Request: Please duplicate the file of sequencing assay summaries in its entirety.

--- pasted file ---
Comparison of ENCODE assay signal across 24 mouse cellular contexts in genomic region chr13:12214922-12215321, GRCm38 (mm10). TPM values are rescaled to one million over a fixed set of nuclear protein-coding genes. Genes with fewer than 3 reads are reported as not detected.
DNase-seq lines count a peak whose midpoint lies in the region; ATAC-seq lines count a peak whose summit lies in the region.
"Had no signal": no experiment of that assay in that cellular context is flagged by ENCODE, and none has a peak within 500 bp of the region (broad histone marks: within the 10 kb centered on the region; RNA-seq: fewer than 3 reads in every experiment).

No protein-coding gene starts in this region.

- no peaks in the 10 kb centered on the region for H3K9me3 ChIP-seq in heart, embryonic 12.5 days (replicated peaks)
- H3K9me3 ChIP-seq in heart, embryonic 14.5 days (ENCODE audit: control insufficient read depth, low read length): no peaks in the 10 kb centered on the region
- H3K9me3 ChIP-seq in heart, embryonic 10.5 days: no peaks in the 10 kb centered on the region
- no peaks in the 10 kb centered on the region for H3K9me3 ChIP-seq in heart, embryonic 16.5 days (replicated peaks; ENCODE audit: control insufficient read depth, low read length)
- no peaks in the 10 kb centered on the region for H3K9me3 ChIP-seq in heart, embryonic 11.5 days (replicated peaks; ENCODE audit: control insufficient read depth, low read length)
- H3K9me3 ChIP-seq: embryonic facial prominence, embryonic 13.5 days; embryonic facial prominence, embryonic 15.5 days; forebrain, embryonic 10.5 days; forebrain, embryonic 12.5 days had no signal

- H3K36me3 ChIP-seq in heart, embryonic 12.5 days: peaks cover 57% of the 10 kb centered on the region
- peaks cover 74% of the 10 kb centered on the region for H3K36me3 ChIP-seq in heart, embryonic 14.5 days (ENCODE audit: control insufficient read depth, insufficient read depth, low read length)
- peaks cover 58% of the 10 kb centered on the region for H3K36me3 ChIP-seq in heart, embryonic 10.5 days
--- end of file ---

Comparison of ENCODE assay signal across 24 mouse cellular contexts in genomic region chr13:12214922-12215321, GRCm38 (mm10). TPM values are rescaled to one million over a fixed set of nuclear protein-coding genes. Genes with fewer than 3 reads are reported as not detected.
DNase-seq lines count a peak whose midpoint lies in the region; ATAC-seq lines count a peak whose summit lies in the region.
"Had no signal": no experiment of that assay in that cellular context is flagged by ENCODE, and none has a peak within 500 bp of the region (broad histone marks: within the 10 kb centered on the region; RNA-seq: fewer than 3 reads in every experiment).

No protein-coding gene starts in this region.

- no peaks in the 10 kb centered on the region for H3K9me3 ChIP-seq in heart, embryonic 12.5 days (replicated peaks)
- H3K9me3 ChIP-seq in heart, embryonic 14.5 days (ENCODE audit: control insufficient read depth, low read length): no peaks in the 10 kb centered on the region
- H3K9me3 ChIP-seq in heart, embryonic 10.5 days: no peaks in the 10 kb centered on the region
- no peaks in the 10 kb centered on the region for H3K9me3 ChIP-seq in heart, embryonic 16.5 days (replicated peaks; ENCODE audit: control insufficient read depth, low read length)
- no peaks in the 10 kb centered on the region for H3K9me3 ChIP-seq in heart, embryonic 11.5 days (replicated peaks; ENCODE audit: control insufficient read depth, low read length)
- H3K9me3 ChIP-seq: embryonic facial prominence, embryonic 13.5 days; embryonic facial prominence, embryonic 15.5 days; forebrain, embryonic 10.5 days; forebrain, embryonic 12.5 days had no signal

- H3K36me3 ChIP-seq in heart, embryonic 12.5 days: peaks cover 57% of the 10 kb centered on the region
- peaks cover 74% of the 10 kb centered on the region for H3K36me3 ChIP-seq in heart, embryonic 14.5 days (ENCODE audit: control insufficient read depth, insufficient read depth, low read length)
- peaks cover 58% of the 10 kb centered on the region for H3K36me3 ChIP-seq in heart, embryonic 10.5 days